Public Wi-Fi networks are a danger to your personal information and should be avoided at all costs. These free internet connections have little security, making them easy targets for hackers who want access into what you’re doing online. The video below shows the dangers involved when using public WIFI and how it could expose personal information such as passwords or credit card numbers.
4. Avoid Shopping in Public
What about using your own laptop to shop while you’re out? It’s one thing to hand over a credit card to get swiped at the checkout, but when you have to enter the credit card number and expiration date and 3-digit code on the back into a shopping site while sitting in a public cafe, you’re giving an over-the-shoulder snooper plenty of time to see the goods. Use sites that you trust that already have your credit card stored, so you don’t have to pull it out for more than a latte. Better yet: stay home when online shopping.
5. Use a VPN
When you’re out and about, be sure to protect yourself with a VPN. A Virtual Private Network creates an encrypted tunnel between your computer and the server that keeps all of that personal information safe from prying eyes.
The only way to shop online safely from public Wi-Fi in airports, cafes and other places is by using a VPN. Cybercriminals lurking nearby won’t be able see what you’re doing or intercept your personal information because it hides behind an encrypted connection that they can’t penetrate with their malware.
6. Check Statements Regularly
The days of waiting until the end of each month to review your statements are over. Go online regularly and pay attention during holidays like Halloween or Christmas time because that’s when criminals try their luck with fraudulent charges on bank accounts.
If you use any type if payment site like PayPal, Venmo etc., then make sure they’re secure by checking out how long it takes them (or other users) take before releasing funds from an account after making a purchase; this can give insight into how and what you spend on. If you see something wrong, pick up the phone to address the matter quickly.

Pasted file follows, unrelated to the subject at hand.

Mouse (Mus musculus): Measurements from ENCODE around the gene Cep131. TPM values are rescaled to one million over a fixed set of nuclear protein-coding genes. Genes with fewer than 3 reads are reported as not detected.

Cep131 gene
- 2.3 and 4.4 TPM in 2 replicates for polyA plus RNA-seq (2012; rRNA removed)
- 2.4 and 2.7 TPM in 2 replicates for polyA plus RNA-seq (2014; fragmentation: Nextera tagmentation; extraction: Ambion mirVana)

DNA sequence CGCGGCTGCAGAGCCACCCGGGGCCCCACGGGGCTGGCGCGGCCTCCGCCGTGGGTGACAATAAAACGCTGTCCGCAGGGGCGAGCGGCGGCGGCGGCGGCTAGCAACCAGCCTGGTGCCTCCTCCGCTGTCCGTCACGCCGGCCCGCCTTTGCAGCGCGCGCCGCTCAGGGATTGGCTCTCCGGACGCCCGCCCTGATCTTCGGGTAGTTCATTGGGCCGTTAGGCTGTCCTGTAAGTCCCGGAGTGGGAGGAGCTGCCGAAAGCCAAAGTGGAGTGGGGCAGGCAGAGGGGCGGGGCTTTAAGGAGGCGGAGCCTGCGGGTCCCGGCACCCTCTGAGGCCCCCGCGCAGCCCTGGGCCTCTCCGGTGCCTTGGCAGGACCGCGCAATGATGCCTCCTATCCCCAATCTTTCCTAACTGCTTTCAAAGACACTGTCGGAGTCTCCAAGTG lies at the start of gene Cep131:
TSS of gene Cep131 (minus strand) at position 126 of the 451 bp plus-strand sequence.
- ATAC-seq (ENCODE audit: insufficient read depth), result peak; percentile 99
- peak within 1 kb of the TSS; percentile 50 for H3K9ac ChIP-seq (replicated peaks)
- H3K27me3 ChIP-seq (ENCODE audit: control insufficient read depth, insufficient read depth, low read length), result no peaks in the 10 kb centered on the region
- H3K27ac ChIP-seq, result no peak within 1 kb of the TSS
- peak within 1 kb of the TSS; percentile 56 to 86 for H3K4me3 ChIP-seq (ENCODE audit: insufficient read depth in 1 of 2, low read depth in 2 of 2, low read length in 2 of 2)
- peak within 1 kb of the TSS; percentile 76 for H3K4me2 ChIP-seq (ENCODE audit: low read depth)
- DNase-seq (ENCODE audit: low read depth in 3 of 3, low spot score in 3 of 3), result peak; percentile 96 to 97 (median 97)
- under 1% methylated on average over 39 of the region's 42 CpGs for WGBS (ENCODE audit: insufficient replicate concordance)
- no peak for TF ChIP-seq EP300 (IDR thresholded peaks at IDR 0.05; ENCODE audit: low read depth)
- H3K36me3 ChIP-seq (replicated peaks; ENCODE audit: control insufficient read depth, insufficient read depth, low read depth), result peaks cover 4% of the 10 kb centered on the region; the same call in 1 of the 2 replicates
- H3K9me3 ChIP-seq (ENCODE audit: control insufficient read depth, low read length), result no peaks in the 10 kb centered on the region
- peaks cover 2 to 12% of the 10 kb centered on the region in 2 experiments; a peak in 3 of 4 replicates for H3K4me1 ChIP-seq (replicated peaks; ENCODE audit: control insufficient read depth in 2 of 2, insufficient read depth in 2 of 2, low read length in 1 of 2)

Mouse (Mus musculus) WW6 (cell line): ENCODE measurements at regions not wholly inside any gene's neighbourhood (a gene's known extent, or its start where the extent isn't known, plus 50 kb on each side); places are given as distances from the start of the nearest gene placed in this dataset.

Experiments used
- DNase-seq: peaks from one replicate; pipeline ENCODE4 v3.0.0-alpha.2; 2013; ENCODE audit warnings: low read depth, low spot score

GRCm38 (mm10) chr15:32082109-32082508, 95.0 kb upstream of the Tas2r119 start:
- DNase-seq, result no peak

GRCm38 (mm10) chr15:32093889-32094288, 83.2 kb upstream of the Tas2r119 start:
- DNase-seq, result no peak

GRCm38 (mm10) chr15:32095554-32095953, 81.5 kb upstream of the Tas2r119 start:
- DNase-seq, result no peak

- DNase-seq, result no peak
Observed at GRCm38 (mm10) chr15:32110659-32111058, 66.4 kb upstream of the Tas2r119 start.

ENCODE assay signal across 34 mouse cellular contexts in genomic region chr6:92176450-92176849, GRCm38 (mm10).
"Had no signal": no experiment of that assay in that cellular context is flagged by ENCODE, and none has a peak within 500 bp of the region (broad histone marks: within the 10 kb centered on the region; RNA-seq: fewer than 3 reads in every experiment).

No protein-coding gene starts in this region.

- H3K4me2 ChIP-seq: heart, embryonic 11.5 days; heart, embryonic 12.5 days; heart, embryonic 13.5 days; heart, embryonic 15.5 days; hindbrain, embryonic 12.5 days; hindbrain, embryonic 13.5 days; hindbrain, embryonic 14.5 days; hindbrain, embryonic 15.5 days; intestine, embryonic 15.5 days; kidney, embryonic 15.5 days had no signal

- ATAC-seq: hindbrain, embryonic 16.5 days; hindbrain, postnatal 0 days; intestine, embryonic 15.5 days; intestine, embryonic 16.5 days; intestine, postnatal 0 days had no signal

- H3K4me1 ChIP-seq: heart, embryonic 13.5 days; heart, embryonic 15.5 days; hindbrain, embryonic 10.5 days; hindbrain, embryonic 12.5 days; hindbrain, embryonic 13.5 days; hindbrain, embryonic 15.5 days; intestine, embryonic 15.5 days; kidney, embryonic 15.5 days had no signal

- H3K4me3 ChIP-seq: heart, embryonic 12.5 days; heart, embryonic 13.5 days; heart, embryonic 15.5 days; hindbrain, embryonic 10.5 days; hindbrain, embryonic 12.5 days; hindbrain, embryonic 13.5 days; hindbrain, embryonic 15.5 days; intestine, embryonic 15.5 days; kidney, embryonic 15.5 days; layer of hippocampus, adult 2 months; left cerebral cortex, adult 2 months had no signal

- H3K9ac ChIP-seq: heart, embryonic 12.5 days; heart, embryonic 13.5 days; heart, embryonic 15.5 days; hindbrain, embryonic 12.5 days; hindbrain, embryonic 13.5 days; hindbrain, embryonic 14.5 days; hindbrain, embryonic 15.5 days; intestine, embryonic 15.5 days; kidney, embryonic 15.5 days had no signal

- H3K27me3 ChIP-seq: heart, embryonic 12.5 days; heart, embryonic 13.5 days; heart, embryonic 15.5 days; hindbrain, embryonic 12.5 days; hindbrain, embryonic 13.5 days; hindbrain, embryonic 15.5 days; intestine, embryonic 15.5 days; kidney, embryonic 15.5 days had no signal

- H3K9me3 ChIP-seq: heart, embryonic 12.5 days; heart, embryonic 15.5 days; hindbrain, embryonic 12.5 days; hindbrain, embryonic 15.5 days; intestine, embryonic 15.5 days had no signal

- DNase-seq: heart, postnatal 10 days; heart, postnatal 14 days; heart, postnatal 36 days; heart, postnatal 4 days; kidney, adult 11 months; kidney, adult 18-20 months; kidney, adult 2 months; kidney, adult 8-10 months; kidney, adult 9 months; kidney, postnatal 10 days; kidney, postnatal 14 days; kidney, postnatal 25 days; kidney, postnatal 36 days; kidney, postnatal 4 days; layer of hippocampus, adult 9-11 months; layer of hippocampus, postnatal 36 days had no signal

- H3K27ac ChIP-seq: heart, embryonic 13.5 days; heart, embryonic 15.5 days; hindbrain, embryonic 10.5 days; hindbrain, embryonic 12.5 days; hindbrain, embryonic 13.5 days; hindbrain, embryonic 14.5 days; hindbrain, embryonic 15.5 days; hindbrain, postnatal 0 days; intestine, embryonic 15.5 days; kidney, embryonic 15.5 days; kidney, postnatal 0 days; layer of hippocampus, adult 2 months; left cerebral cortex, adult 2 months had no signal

7. Track your orders and stuff
If you purchase an online item and it doesn’t arrive, be sure to keep tabs on the status of your order. If they refuse or fail provide shipping info in a timely manner, then contact your credit card issuer for help removing charges from bills if necessary.
8. Enable Two-Factor Authentication on Your Email Account
Your username-password combinations, which are more often than not associated with your personal information, aren’t a good way to protect your online accounts. Using multi-factor authentication such as two-factor authentication (2FA) is a must for protecting our accounts from unauthorized access.
2FA is effective, easy to implement, and makes it extremely difficult for hackers to gain access to your accounts.
9. Beware of Smishing
Smishing, or SMS phishing, is a type of fraud in which scammers use text messages to try and extract personally identifiable information (PII) from their targets. They then use this stolen information for different types of identity theft-related crimes. The fraudsters often impersonate reputable organizations and ask recipients to click on a link or call a number.